Earth Day is April 22, and students around the Academy are engaging in activities to learn about, celebrate, and help sustain Mother Earth.
At the Primary School, pre-K and kindergarten students were seeing an Earth Day-themed puppet show, presented by the third graders along with representatives from the Environmental Protection Agency; first graders were reading on the theme; and second and third graders visited the Earth Day Expo in Mrs. Vicki Musto’s lab.
At the Lower School, Joseph Jamgochian, principal architect for the Upper School humanities building, is speaking to 6th graders about sustainable design and LEED construction. Leading up to Earth Day, sixth graders were involved in an art project to design a sustainable treehouse using biomimicry and a closed loop system. At Woodward North, teacher Kathy Smith planned a “book buddies” Earth Day activity for her class; art students in kindergarten through second grade were making a project using construction paper scraps; first grade is going paperless in the classroom and for homework; and second grade is taking a nature walk to explore the new bridge and trails.
The Middle School’s Green Team spent Monday, April 21, planting fruit trees and herbs around the school’s courtyard, under the edible garden concept which advocates growing fruit trees and herbs for decorative purposes and to help save energy and transportation costs as a local source of food. The Green Team also has been busy preparing for the mixed recycling program.
On Earth Day, Charles Orgbon III, the 17-year-old CEO of Greening Forward, visits campus to speak to Middle School and Upper School students. Greening Forward is a charitable organization that seeks to empower a global green movement to protect the environment, driven by young people. Charles Orgbon started the movement when he was 12 years old, in response to seeing litter all around his school campus.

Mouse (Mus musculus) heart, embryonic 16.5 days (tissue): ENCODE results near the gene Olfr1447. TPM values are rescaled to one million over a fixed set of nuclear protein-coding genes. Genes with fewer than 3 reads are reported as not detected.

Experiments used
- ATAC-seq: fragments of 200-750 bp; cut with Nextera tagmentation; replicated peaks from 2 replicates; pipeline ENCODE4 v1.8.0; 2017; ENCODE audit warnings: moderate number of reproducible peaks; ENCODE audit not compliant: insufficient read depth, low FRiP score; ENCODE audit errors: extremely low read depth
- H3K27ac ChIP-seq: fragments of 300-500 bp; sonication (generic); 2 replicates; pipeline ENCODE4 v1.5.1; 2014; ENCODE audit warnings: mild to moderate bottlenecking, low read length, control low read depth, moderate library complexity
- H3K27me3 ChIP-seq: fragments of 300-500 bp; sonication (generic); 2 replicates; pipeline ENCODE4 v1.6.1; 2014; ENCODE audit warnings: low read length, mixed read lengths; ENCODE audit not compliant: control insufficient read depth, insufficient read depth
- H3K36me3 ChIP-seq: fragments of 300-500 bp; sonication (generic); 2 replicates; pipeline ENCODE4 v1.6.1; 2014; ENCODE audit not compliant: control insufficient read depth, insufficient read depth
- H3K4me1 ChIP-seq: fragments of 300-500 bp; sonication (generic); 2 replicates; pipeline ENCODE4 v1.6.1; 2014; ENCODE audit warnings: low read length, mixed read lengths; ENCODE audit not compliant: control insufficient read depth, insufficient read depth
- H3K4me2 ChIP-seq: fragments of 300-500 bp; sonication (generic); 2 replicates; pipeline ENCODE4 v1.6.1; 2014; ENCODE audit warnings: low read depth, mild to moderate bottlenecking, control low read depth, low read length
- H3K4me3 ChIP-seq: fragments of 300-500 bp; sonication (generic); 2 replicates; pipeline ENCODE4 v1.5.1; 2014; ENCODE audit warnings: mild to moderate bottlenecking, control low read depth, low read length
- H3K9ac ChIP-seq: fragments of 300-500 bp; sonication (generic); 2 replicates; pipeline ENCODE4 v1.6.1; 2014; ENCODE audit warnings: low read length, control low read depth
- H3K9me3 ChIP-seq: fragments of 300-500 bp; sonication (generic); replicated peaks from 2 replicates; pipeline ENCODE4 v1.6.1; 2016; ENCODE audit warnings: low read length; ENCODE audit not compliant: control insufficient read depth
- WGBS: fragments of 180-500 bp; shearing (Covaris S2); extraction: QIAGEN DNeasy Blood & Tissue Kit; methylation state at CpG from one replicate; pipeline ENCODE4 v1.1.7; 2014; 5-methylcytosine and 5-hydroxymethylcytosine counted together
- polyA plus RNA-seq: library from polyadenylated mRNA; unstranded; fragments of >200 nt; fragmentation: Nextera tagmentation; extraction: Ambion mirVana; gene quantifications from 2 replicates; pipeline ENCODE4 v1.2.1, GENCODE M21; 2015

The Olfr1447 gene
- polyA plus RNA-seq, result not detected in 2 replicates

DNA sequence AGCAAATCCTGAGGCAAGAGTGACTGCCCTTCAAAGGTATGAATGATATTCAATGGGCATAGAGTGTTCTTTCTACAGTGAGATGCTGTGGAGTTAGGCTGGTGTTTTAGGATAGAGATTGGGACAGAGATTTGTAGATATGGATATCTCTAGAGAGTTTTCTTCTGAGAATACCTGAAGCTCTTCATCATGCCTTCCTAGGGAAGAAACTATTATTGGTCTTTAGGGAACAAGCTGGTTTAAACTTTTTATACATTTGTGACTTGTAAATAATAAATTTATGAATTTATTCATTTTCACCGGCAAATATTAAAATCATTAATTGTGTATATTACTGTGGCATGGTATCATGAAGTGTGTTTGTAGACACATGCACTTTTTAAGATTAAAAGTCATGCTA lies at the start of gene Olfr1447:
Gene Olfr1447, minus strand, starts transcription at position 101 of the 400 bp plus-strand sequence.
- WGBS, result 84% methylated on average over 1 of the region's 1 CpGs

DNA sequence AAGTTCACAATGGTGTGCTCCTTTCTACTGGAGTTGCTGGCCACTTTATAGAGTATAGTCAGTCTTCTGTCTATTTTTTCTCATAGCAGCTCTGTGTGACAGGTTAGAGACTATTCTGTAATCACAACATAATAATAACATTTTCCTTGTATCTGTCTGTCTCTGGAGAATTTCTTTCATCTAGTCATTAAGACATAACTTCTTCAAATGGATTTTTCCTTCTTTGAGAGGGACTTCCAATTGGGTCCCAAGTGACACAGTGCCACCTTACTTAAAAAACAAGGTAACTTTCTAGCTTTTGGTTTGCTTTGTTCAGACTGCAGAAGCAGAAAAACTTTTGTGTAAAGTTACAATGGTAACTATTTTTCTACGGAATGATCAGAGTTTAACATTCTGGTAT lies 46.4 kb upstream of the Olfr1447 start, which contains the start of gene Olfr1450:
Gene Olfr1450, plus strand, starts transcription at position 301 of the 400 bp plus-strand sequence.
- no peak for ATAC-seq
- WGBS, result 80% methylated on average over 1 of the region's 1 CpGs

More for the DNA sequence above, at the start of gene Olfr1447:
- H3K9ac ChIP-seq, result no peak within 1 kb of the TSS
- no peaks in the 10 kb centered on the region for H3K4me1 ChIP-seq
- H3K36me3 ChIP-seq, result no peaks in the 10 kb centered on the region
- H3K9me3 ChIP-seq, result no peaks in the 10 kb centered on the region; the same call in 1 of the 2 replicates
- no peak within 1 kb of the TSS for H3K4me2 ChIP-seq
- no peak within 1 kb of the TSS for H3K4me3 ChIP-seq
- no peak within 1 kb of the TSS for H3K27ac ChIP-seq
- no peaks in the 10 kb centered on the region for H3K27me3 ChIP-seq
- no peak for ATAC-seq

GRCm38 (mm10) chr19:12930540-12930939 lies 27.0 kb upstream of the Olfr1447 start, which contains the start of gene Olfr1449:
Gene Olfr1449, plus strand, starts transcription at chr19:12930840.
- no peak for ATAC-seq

The Upper School’s Environmental Awareness Club also planned an earth/sustainability-focused coffee house on Tuesday; a “Brownies for Batteries” exchange in the Student Lounge on Wednesday (students can trade in used batteries or ink cartridges for treats); and on Thursday planned to discuss “How Movies Move Us,” a focus on how films make people think differently about sustainability/stewardship.
Academy-wide, the mixed recycling program began rolling out during the week before Earth Day, and new labels more clearly marking receptacles were placed around campus. The project was coordinated by members of the Sustainability Council Operations Action Team with the support of other groups. It involved an extensive inventory of recycling and trash cans in all the Academy’s buildings and the use of standardized messages with RecycleAcrossAmerica labels. Larger size single-stream and cardboard dumpsters were brought in to accommodate the increase in recycling. For more information on recycling at Woodward, visit www.woodward.edu/go/recycling.
In addition, there will also be a spring e-cycle drive for electronics on Saturday, April 26, on Main Campus. For more information, visit www.woodward.edu/go/ecycle/ or contact Patty McIver at firstname.lastname@example.org.
In the dining halls, table tents promoting Earth Week asked students to recycle paper and plastic from their lunch trays. Locally grown produce, including strawberries, kale, yellow squash, and zucchini, was on the menu for Monday and Tuesday.